Memorial Day weekend, which was this past Monday, signals an always brief respite from politics in Arkansas. Or, it has in the past years.
Filling that "quiet" period is a good time to examine the literary landscape of the state. And there are some real treats to read and enjoy in the Natural State for 2021, now that the pandemic has sort of settled down.
First, the final of a promised trilogy of the "History of the Ozarks," has been released. The latest volume, Vol. 3: "The Ozarkers: The Ozarks from the late nineteenth century to the early twentieth-first century," has been released by the University of Illinois Press.
Brooks Blevins, a recognized regional historian, does not disappoint in this final of a three-book set, appealing to those who align themselves as Ozarkers and residents of the Arkansas-Missouri Ozark Mountains.
From the University of Arkansas Press is a forthcoming 30th-anniversary edition of the fabled "Dairy Hollow House Soup and Bread," book by Crescent Dragonwagon, now of Fayetteville. The new collaboration between this best-selling cookbook and children's author will be available in November. It has been a classic cookbook for the last three decades.
Speaking of the UA Press in Fayetteville, it has expanded its art and architecture offering with some great titles. The "In American Waters: The Seat in American Painting" is a partnership with Crystal Bridges Museum of American Art, as well as a new title, "Crafting America."
And please do not forget the two-volume set of Arkansas Made books, two very informative encyclopedic books for every public library and home library in the state.
Need something lighter for the younger set of kids or grandkids, well the UA Press has that in "Friday Comes On Tuesday: An Adventure at Crystal Bridges Museum of American Art." This is a fantastic children's book.
A new collection of essays not to miss is, "Better Living By Their Own Bootstraps: Black Women's Activism in Rural Arkansas, 1914-1965," by Cherisse Jones-Branch. This book, a vital part of the Arkansas Series, edited by Jeannie Whayne, is a page-turner and a great resource book.
Perhaps a darker look at a legendary figure in Fayetteville is the "Shared Secrets: The Queer World of Newbery Medalist Charles J. Finger," by Elizabeth Findley Shores. Finger, British by birth, quietly lived between Farmington and Fayetteville and was a writer of extraordinary talent.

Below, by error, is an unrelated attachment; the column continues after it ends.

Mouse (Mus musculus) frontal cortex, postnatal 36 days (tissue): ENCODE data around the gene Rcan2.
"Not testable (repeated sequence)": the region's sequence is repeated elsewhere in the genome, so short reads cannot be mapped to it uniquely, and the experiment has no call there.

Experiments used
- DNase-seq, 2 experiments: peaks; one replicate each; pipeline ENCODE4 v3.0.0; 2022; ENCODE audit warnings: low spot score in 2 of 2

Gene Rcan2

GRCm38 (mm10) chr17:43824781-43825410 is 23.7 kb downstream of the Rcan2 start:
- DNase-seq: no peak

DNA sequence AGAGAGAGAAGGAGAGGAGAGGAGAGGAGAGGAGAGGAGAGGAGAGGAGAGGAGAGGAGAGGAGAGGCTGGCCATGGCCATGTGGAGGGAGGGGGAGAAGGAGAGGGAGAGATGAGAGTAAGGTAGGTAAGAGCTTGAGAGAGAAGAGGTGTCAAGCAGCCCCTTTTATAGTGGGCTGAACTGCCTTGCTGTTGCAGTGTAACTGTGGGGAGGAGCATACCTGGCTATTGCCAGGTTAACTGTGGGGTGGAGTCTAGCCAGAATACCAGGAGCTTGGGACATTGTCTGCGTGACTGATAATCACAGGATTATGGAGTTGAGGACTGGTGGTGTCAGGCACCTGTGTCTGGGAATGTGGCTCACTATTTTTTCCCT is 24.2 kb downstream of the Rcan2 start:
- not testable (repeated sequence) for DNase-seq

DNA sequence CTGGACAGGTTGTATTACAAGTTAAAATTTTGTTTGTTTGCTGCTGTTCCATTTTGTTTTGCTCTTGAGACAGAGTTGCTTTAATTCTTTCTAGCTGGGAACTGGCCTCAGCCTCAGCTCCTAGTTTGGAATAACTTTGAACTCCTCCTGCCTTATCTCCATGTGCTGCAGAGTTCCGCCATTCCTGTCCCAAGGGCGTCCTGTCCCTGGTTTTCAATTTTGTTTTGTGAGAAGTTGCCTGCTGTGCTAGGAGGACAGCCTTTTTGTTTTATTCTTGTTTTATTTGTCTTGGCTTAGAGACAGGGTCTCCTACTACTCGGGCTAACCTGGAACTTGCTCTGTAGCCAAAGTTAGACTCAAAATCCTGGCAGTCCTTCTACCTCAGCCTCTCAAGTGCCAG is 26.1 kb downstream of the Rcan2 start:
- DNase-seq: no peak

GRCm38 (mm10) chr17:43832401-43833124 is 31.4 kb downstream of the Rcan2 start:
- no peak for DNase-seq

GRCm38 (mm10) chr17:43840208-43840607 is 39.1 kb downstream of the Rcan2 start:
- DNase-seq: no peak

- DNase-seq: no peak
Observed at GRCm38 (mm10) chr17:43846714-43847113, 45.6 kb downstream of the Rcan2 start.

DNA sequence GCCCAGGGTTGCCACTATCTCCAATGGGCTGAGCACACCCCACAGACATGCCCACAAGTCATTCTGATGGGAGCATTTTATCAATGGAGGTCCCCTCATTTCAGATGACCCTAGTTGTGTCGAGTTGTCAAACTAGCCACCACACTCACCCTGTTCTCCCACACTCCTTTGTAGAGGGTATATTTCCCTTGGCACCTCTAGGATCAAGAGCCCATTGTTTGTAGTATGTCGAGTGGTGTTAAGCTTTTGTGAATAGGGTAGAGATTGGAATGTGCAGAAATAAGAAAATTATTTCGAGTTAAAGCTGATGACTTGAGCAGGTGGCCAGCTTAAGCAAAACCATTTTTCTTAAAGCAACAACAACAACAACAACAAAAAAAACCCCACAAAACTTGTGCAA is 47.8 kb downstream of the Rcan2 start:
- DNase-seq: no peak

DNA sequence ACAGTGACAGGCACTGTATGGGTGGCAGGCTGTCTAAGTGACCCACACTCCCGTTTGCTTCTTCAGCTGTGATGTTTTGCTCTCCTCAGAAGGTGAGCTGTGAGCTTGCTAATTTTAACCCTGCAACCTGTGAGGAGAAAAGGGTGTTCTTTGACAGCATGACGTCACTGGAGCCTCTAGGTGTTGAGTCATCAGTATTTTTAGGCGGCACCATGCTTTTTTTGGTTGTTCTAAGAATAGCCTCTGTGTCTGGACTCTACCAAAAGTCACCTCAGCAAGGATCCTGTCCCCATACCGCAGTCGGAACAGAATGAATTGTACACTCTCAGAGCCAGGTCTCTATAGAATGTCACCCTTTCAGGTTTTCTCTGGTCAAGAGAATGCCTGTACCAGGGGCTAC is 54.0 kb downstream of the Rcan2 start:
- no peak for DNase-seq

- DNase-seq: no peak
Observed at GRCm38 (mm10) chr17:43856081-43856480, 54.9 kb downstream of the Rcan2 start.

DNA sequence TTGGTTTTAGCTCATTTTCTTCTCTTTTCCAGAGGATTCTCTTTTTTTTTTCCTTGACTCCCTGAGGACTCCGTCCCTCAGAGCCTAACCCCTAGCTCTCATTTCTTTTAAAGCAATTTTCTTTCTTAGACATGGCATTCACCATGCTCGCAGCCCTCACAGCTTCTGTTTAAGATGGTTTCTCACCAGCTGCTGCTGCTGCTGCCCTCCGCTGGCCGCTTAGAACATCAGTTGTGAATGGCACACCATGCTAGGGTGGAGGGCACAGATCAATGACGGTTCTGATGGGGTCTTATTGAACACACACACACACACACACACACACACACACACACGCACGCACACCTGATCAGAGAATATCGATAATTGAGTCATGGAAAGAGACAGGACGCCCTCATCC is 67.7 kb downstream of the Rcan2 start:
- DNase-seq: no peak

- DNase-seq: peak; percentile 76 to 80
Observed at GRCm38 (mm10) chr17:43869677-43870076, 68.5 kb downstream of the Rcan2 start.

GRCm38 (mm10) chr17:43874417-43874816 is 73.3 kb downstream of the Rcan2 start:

Another book from the UA Press with an eye-opening title and subject matter is "The Ku Klux Klan in 1920s Arkansas: How a Protestant White Nationalism Came to Rule a State," by Kenneth Barnes. This volume, focused on the 1920s in Arkansas, shows the meteoritic rise of this secrete society in all levels of Arkansas society.
It also, with very minute details, shows how this cult unraveled and fell into public disdain a scant few years after its emergence.
Finally comes a new regional examination of the wonderful hill people of the area, "Ozark Country," written by Otto Ernest Rayburn in 1940 and edited for a reissue some 70 years later by Brooks Blevins as a love letter from Rayburn to this area and its culture.
As always, I'll recommend a membership with four-quarterly issues of the FLASHBACK from the Washington County Historical Society with memberships starting at $15 a year for seniors and $25 for general membership. Contact the WCHS at www.washingtoncountyhistoricalsociety.org.
The Arkansas Historical Association offers a four-issue Arkansas Historical Quarterly for $20 a year. The AHA can be contacted at www.arkansashistoricalassociation.org.
Books mentioned here can be found at local independent book dealers all over the state or ordered online.
Political intrigue in Arkansas, well that returns to this space next week.
Maylon Rice is a former journalist who worked for several northwest Arkansas publications. He can be reached via email at [email protected] Opinions expressed are those of the author.